Students in self-enrichment programs attend by choice so they tend to be highly motivated and eager to learn. Students also often bring their own unique experiences to class, which can make teaching them rewarding and satisfying. Self-enrichment teachers must have a great deal of patience, however, particularly when working with young children.

Related Occupations

Sources: Career Guide to Industries (CGI), Occupational Information Network (O*Net), Occupation Outlook Handbook (OOH)

Median hourly earnings of wage-and-salary self-enrichment teachers were $16.08 in May 2006. The middle 50 percent earned between $11.29 and $23.08. The lowest 10 percent earned less than $8.53, and the highest 10 percent earned more than $32.02. Self-enrichment teachers are generally paid by the hour or for each class that they teach. Earnings may also be tied to the number of students enrolled in the class.

Part-time instructors are usually paid for each class that they teach, and receive few benefits. Full-time teachers are generally paid a salary and may receive health insurance and other benefits.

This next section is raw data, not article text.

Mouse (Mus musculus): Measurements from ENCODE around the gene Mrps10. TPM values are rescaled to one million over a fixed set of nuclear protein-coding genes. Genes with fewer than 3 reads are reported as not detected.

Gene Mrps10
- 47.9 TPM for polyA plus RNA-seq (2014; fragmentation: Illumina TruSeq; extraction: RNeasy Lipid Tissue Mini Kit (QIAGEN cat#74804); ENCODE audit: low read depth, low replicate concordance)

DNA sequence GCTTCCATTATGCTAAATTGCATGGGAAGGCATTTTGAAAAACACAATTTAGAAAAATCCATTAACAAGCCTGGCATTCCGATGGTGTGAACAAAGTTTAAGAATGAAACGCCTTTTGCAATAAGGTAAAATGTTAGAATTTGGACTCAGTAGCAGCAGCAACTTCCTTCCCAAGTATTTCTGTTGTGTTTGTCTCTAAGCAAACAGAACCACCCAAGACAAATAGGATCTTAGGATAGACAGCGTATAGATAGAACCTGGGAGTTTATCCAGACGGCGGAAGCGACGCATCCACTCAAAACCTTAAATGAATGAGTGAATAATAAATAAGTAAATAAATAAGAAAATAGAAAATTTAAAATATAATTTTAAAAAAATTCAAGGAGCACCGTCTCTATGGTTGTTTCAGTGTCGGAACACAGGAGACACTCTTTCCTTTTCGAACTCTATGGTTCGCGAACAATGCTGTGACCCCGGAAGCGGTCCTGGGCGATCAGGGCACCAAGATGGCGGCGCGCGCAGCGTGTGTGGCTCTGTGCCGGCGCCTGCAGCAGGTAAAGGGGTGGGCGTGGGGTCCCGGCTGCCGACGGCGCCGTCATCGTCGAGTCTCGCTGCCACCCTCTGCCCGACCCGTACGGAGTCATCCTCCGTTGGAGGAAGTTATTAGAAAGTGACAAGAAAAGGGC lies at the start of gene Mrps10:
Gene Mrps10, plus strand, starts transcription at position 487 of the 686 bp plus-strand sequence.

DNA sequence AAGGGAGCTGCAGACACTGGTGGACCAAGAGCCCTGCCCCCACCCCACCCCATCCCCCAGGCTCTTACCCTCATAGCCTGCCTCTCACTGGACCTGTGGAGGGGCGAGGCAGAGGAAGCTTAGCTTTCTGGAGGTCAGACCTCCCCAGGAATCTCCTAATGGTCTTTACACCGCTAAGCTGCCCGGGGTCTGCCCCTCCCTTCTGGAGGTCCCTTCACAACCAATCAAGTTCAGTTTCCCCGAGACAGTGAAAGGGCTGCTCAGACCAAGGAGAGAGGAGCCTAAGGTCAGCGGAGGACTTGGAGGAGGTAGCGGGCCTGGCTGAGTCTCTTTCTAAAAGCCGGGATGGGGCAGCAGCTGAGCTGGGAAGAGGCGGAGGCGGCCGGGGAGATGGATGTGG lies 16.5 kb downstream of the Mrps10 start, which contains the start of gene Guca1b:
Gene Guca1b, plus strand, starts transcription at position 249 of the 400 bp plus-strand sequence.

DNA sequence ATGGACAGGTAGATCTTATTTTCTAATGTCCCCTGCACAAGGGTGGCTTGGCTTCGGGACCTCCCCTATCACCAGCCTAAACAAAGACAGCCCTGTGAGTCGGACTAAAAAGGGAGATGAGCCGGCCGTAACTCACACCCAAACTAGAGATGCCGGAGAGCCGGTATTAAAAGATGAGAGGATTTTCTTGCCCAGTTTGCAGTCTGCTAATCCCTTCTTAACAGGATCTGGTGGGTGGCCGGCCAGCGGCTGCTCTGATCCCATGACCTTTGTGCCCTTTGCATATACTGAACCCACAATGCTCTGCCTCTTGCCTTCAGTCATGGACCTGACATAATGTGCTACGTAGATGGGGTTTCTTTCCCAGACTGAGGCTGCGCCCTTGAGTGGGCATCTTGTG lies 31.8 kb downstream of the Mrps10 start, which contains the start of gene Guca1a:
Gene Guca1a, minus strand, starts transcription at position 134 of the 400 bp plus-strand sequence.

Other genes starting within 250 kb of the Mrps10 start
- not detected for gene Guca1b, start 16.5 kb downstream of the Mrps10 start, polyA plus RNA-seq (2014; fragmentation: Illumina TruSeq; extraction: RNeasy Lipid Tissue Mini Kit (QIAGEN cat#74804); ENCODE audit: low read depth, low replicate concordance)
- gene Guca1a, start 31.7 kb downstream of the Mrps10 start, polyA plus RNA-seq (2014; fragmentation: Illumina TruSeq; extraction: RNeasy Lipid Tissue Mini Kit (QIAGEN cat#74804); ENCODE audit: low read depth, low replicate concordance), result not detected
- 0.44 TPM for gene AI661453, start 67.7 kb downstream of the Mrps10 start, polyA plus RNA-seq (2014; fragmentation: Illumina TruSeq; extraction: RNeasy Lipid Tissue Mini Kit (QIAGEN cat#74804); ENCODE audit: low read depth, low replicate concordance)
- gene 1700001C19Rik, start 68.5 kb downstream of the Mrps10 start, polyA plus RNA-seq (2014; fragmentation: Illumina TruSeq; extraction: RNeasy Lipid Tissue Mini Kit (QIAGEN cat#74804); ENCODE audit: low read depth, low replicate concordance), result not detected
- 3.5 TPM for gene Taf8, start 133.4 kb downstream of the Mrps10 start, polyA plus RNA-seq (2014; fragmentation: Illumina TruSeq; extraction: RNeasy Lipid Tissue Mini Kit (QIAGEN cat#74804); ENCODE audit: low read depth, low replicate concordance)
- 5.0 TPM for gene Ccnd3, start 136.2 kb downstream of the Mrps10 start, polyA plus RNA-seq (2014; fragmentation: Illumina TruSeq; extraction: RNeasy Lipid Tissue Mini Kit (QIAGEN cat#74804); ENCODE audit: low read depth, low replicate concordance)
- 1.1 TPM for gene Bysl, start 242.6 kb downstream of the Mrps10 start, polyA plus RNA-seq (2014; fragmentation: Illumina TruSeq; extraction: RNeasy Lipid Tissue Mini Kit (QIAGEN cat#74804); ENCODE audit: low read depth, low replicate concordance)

For the latest wage information:

The above wage data are from the Occupational Employment Statistics (OES) survey program, unless otherwise noted. For the latest National, State, and local earnings data, visit the following pages:

  • Self-enrichment education teachers
  • Job Outlook

    Employment of self-enrichment education teachers is expected to grow much faster than average, and job prospects should be favorable. A large number of job openings are expected due to job growth, the retirement of existing teachers, and because of those who leave their jobs for other reasons. New opportunities arise constantly because many jobs are short term and are often held as a second job.